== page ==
* **Assessment of Immune Disorders:** Lymph node biopsy is valuable in evaluating immune system disorders. It helps detect abnormal cell populations, determine the type of immune disorder, and monitor treatment response.
* **Guidance for Treatment:** Results from lymph node biopsy inform treatment decisions for cancer and other diseases. The information gathered guides oncologists, hematologists, and other specialists in selecting the most effective treatment approach.
**Expected Results of Lymph Node Biopsy**
The expected results of a lymph node biopsy depend on the underlying condition being investigated:
* **In Cancer Diagnosis:** If cancer is detected, the results provide critical information about the type, stage, and extent of the disease. This information shapes the treatment plan and helps monitor the response to therapy.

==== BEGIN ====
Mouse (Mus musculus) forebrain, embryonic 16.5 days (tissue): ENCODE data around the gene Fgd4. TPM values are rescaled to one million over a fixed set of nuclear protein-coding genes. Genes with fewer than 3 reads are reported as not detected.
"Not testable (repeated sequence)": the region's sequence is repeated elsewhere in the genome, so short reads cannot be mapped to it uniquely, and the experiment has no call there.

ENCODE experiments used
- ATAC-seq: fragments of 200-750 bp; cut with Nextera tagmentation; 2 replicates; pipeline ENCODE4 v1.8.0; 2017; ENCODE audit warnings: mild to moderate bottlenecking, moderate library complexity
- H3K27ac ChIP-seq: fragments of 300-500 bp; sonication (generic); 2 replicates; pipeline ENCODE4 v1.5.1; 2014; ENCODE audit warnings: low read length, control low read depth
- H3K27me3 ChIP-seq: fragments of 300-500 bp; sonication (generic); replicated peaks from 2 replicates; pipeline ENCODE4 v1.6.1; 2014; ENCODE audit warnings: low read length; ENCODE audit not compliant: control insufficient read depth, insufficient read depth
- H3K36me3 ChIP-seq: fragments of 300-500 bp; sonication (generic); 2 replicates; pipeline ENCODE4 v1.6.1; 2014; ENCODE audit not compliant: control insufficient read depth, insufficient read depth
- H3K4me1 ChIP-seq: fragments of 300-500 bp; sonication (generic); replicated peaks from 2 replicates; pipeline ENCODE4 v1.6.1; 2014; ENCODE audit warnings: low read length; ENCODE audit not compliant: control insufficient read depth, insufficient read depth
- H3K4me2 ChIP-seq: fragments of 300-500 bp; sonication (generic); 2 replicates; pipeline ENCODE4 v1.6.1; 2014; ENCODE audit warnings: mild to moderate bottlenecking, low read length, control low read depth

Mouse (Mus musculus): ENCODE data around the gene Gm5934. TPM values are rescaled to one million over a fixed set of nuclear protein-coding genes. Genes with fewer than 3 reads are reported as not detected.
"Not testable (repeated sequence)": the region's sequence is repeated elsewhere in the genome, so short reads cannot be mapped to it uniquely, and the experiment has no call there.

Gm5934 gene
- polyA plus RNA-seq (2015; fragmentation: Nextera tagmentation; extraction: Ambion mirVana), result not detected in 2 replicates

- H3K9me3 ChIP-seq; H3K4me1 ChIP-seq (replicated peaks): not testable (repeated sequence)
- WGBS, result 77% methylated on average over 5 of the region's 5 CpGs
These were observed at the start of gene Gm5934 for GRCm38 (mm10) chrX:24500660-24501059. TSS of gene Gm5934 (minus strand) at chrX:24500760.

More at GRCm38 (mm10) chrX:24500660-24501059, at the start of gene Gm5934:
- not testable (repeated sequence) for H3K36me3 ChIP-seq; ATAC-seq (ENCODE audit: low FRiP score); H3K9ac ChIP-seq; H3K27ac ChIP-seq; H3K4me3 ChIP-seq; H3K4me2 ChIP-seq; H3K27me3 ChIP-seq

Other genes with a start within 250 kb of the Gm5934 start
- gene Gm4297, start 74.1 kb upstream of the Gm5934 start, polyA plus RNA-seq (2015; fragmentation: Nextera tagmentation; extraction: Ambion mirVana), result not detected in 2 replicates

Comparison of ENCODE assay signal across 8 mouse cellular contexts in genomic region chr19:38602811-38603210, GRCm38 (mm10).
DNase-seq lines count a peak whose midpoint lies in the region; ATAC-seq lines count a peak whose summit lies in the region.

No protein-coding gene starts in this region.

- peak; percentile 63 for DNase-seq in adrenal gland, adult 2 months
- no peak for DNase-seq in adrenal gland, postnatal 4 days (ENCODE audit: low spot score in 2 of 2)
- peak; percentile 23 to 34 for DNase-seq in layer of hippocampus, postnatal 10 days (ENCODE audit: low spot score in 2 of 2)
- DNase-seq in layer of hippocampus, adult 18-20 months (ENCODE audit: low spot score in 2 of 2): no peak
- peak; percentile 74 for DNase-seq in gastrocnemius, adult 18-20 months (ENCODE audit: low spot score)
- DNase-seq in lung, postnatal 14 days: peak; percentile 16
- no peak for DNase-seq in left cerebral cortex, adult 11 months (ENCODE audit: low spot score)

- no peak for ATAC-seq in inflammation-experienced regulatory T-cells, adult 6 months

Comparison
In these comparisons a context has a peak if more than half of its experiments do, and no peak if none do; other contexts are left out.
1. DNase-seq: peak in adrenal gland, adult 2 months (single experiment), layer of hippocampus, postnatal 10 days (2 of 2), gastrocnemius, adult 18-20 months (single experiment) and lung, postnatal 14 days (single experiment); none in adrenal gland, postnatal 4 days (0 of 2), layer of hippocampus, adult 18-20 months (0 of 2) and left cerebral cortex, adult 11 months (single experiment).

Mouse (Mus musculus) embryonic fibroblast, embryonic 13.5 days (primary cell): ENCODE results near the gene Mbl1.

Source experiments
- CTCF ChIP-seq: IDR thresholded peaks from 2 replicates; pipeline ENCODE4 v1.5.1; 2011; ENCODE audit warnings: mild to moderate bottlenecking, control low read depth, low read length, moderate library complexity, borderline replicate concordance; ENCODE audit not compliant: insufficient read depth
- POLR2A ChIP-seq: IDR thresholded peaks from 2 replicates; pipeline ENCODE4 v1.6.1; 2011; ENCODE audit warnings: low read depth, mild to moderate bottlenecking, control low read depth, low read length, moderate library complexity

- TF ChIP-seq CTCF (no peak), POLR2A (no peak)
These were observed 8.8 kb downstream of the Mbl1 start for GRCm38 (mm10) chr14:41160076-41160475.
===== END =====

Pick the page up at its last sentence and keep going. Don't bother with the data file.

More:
* **In Staging Cancer:** Lymph node biopsy results aid in determining the stage of cancer. A tumor’s stage affects the choice of treatment and prognosis.
* **In Evaluating Infections:** Lymph node biopsy results help identify the responsible microorganisms, enabling targeted antimicrobial therapy and guiding treatment duration.
* **In Immune Disorder Assessment:** The results assist in characterizing immune disorders, directing appropriate treatment, and monitoring disease activity and treatment response.
Lymph node biopsy is a crucial procedure in the diagnosis and management of a range of diseases, including cancer, infections, and immune disorders. It provides valuable information for accurate diagnosis, staging of cancer, assessment of infections, and evaluation of immune disorders, guiding appropriate treatment decisions and monitoring disease progression and treatment outcomes.